The Republican leadership in the House also differs from the Senate in approach, rejecting “a single, massive piece of legislation that few have read and even fewer understand” in favor of a “step-by-step, common sense approach that starts with securing our country’s borders, enforcing our laws and implementing robust enforcement measures," states the Standards for Immigration Reform that Republicans in the House released at the beginning of the year.
Both sides are at an impasse and the fallout is being felt at the border and across the country.
Alyssa Williams, immigration attorney for Catholic Community Services of Utah, said some of Obama's previous initiatives achieved through executive orders have made a difference for certain people seeking to normalize their status or at least put deportation actions on hold.
People are in the process of applying for renewal of Deferred Action for Childhood Arrivals. Deferred action does not provide lawful status. It is a use of prosecutorial discretion to defer removal actions against a person for a two-year period.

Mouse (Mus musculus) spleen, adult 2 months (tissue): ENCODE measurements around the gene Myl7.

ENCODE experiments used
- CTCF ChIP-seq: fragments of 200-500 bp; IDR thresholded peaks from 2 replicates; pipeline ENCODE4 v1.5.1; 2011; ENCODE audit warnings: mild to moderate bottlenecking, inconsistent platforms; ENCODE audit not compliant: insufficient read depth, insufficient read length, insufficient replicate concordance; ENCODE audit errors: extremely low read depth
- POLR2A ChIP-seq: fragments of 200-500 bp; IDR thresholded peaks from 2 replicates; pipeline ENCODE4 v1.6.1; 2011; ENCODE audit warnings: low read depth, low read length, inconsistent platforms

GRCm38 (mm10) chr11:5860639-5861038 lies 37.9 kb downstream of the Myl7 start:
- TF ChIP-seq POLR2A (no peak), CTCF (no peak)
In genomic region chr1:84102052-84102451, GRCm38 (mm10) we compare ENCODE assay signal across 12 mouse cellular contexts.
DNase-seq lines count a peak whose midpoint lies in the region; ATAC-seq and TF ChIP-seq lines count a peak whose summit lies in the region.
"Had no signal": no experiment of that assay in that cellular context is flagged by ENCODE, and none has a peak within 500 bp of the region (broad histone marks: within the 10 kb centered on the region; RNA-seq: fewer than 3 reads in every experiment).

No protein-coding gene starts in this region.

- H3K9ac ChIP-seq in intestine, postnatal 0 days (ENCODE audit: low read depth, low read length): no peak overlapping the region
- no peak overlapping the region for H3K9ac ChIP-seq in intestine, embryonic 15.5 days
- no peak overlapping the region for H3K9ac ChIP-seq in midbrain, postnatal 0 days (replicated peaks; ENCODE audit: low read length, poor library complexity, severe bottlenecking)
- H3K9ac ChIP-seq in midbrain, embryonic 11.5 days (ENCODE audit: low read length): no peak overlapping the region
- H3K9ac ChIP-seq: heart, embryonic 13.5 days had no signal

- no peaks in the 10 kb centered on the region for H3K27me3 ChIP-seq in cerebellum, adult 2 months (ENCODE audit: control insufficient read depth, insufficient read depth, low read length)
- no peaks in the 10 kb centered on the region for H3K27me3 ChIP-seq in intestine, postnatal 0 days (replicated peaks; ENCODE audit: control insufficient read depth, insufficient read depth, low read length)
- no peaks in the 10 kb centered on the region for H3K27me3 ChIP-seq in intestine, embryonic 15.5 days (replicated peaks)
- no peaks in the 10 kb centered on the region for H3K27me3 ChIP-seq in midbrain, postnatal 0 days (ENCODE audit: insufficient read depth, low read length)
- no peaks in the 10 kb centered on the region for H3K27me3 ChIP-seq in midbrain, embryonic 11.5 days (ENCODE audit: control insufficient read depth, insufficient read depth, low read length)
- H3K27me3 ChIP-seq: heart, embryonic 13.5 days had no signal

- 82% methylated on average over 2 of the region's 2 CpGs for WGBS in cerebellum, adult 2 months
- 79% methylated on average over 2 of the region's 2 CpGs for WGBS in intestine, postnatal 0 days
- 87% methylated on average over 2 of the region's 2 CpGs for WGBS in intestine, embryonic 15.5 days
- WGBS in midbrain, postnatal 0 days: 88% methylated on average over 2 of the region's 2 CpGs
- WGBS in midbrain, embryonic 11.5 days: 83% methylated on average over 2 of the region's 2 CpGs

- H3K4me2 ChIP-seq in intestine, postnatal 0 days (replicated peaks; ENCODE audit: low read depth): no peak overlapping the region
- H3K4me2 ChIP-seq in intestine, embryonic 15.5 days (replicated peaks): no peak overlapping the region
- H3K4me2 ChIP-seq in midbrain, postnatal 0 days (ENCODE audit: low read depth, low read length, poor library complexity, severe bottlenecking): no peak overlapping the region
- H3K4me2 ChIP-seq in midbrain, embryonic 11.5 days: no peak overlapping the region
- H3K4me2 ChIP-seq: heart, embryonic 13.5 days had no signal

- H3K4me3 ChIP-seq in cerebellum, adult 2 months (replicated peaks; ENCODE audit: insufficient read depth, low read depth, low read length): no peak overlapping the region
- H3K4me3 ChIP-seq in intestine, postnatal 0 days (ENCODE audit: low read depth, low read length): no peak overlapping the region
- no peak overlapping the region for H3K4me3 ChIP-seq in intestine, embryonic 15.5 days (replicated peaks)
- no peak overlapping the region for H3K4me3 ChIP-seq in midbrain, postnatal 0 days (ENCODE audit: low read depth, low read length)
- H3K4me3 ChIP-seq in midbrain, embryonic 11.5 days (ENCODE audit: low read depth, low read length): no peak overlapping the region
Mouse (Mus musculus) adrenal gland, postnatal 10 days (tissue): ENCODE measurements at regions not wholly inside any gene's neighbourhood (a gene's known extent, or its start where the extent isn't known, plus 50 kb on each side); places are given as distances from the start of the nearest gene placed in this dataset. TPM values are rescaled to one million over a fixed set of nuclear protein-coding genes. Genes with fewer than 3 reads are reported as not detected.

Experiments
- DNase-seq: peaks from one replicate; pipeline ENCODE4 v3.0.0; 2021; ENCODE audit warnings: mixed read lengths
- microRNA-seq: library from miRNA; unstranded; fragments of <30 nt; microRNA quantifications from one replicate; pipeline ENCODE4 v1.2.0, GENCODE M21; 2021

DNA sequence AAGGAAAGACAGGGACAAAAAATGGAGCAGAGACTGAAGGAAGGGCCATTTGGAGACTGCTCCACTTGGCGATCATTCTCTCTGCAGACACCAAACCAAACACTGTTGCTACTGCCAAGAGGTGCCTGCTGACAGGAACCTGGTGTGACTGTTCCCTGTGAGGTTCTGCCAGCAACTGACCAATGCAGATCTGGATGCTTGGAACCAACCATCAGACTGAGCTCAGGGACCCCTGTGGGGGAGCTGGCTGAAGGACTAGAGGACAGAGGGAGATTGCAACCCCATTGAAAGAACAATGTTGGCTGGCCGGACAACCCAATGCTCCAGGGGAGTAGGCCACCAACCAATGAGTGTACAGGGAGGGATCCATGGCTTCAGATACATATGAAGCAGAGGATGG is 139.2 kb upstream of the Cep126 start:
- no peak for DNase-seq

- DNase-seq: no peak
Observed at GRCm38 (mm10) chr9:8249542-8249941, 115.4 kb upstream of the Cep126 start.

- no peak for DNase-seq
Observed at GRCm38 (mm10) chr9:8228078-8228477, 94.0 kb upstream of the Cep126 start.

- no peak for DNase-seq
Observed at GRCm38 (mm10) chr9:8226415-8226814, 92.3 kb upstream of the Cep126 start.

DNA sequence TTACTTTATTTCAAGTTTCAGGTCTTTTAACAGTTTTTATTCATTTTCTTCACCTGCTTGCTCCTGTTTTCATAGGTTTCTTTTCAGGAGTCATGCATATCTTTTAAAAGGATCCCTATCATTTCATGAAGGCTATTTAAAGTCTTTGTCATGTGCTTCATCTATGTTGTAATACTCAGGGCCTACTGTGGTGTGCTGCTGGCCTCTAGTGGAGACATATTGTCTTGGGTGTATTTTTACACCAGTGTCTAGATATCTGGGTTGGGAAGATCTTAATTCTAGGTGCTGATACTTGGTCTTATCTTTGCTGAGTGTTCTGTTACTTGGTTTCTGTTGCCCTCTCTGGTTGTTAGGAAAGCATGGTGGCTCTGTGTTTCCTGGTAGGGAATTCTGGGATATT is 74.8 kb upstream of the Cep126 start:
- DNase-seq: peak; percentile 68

Under DACA, people who came to the United States as children and meet other guidelines may request consideration under the initiative. Those who obtain approval are also eligible to work.
While hundreds of thousands of people applied for the consideration the first few months it was offered, the applicant pool has shrunk considerably during the past year.
Some people can't afford the application fee, Williams said. Others have experienced difficulty putting together the required documentation.
According to U.S. Citizenship and Immigration Services statistics for the first quarter of the federal fiscal year (Oct. 1-Dec. 31), more than 7,300 people in Utah have applied for DACA since 2012. More than 6,300 were approved.